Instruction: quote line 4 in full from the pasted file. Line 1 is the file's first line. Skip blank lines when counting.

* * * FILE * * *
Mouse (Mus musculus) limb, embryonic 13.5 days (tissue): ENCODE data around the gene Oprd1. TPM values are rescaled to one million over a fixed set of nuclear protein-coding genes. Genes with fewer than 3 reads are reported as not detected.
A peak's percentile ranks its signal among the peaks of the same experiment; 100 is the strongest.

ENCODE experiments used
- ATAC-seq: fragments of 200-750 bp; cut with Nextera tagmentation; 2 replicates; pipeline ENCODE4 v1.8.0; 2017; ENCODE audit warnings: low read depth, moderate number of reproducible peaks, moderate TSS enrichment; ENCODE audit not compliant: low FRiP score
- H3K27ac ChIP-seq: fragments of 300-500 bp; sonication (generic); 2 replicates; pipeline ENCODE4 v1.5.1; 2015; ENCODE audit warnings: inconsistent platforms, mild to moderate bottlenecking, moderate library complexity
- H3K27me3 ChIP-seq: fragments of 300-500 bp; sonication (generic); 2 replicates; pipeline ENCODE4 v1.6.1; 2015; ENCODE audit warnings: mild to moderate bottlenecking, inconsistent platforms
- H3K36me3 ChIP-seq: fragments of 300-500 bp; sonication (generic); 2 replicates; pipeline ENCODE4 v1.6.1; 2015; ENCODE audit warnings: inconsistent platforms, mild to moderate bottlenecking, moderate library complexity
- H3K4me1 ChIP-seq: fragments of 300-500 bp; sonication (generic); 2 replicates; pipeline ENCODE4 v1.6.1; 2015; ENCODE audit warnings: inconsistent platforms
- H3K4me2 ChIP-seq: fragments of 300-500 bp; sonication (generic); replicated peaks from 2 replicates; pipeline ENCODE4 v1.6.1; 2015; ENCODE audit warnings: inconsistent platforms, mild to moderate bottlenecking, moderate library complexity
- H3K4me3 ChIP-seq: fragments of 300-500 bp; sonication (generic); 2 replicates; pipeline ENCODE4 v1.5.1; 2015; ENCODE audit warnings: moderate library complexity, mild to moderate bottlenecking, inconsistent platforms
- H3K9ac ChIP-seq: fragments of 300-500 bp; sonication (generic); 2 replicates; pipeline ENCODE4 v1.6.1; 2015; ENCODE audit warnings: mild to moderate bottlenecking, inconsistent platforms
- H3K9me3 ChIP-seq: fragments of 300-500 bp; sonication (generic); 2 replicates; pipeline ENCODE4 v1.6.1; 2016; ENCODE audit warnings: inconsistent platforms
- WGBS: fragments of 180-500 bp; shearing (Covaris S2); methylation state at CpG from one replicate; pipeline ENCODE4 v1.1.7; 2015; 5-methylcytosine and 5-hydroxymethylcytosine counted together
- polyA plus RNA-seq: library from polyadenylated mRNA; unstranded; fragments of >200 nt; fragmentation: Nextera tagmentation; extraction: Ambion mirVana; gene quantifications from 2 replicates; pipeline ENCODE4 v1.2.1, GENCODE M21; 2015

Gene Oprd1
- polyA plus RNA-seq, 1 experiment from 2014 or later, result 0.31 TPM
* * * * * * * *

- ATAC-seq: fragments of 200-750 bp; cut with Nextera tagmentation; 2 replicates; pipeline ENCODE4 v1.8.0; 2017; ENCODE audit warnings: low read depth, moderate number of reproducible peaks, moderate TSS enrichment; ENCODE audit not compliant: low FRiP score